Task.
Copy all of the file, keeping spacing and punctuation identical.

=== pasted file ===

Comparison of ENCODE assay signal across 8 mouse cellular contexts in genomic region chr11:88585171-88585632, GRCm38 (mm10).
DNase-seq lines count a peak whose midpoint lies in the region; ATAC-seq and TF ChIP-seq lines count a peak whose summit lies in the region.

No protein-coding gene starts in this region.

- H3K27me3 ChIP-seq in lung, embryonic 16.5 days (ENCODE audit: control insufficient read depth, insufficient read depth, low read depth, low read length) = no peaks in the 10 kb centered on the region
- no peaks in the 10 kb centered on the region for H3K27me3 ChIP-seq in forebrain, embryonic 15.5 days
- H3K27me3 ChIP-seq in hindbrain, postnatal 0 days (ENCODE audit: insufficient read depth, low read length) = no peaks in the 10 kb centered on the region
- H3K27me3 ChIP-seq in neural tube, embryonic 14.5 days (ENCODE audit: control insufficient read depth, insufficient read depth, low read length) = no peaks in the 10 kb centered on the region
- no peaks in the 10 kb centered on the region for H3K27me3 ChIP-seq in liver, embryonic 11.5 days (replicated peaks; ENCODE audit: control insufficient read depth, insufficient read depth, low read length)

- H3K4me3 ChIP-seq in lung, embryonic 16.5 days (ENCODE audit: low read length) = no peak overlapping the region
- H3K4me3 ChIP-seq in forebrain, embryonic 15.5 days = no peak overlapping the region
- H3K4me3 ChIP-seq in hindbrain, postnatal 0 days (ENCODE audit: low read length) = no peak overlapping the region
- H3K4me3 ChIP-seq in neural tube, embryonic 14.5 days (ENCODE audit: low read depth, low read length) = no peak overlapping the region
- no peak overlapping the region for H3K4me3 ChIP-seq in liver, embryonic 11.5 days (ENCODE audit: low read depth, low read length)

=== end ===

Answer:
Comparison of ENCODE assay signal across 8 mouse cellular contexts in genomic region chr11:88585171-88585632, GRCm38 (mm10).
DNase-seq lines count a peak whose midpoint lies in the region; ATAC-seq and TF ChIP-seq lines count a peak whose summit lies in the region.

No protein-coding gene starts in this region.

- H3K27me3 ChIP-seq in lung, embryonic 16.5 days (ENCODE audit: control insufficient read depth, insufficient read depth, low read depth, low read length) = no peaks in the 10 kb centered on the region
- no peaks in the 10 kb centered on the region for H3K27me3 ChIP-seq in forebrain, embryonic 15.5 days
- H3K27me3 ChIP-seq in hindbrain, postnatal 0 days (ENCODE audit: insufficient read depth, low read length) = no peaks in the 10 kb centered on the region
- H3K27me3 ChIP-seq in neural tube, embryonic 14.5 days (ENCODE audit: control insufficient read depth, insufficient read depth, low read length) = no peaks in the 10 kb centered on the region
- no peaks in the 10 kb centered on the region for H3K27me3 ChIP-seq in liver, embryonic 11.5 days (replicated peaks; ENCODE audit: control insufficient read depth, insufficient read depth, low read length)

- H3K4me3 ChIP-seq in lung, embryonic 16.5 days (ENCODE audit: low read length) = no peak overlapping the region
- H3K4me3 ChIP-seq in forebrain, embryonic 15.5 days = no peak overlapping the region
- H3K4me3 ChIP-seq in hindbrain, postnatal 0 days (ENCODE audit: low read length) = no peak overlapping the region
- H3K4me3 ChIP-seq in neural tube, embryonic 14.5 days (ENCODE audit: low read depth, low read length) = no peak overlapping the region
- no peak overlapping the region for H3K4me3 ChIP-seq in liver, embryonic 11.5 days (ENCODE audit: low read depth, low read length)